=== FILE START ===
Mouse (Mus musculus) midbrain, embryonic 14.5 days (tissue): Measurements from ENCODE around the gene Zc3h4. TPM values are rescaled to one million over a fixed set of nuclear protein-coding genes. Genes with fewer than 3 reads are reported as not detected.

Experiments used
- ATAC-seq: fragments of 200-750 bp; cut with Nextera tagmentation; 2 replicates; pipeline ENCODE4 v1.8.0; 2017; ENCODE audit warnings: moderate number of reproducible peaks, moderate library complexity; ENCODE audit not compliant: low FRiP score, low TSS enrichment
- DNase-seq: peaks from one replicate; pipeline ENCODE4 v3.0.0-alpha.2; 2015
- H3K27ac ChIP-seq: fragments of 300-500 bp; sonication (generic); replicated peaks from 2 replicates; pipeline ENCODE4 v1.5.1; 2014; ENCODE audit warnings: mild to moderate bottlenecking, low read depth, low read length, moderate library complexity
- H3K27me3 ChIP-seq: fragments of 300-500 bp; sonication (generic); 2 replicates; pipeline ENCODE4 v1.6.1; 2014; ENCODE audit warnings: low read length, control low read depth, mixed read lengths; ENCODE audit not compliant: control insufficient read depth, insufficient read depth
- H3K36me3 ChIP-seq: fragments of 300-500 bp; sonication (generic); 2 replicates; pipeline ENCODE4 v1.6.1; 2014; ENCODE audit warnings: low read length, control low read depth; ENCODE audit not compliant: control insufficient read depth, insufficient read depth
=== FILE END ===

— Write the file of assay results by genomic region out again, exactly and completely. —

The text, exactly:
Mouse (Mus musculus) midbrain, embryonic 14.5 days (tissue): Measurements from ENCODE around the gene Zc3h4. TPM values are rescaled to one million over a fixed set of nuclear protein-coding genes. Genes with fewer than 3 reads are reported as not detected.

Experiments used
- ATAC-seq: fragments of 200-750 bp; cut with Nextera tagmentation; 2 replicates; pipeline ENCODE4 v1.8.0; 2017; ENCODE audit warnings: moderate number of reproducible peaks, moderate library complexity; ENCODE audit not compliant: low FRiP score, low TSS enrichment
- DNase-seq: peaks from one replicate; pipeline ENCODE4 v3.0.0-alpha.2; 2015
- H3K27ac ChIP-seq: fragments of 300-500 bp; sonication (generic); replicated peaks from 2 replicates; pipeline ENCODE4 v1.5.1; 2014; ENCODE audit warnings: mild to moderate bottlenecking, low read depth, low read length, moderate library complexity
- H3K27me3 ChIP-seq: fragments of 300-500 bp; sonication (generic); 2 replicates; pipeline ENCODE4 v1.6.1; 2014; ENCODE audit warnings: low read length, control low read depth, mixed read lengths; ENCODE audit not compliant: control insufficient read depth, insufficient read depth
- H3K36me3 ChIP-seq: fragments of 300-500 bp; sonication (generic); 2 replicates; pipeline ENCODE4 v1.6.1; 2014; ENCODE audit warnings: low read length, control low read depth; ENCODE audit not compliant: control insufficient read depth, insufficient read depth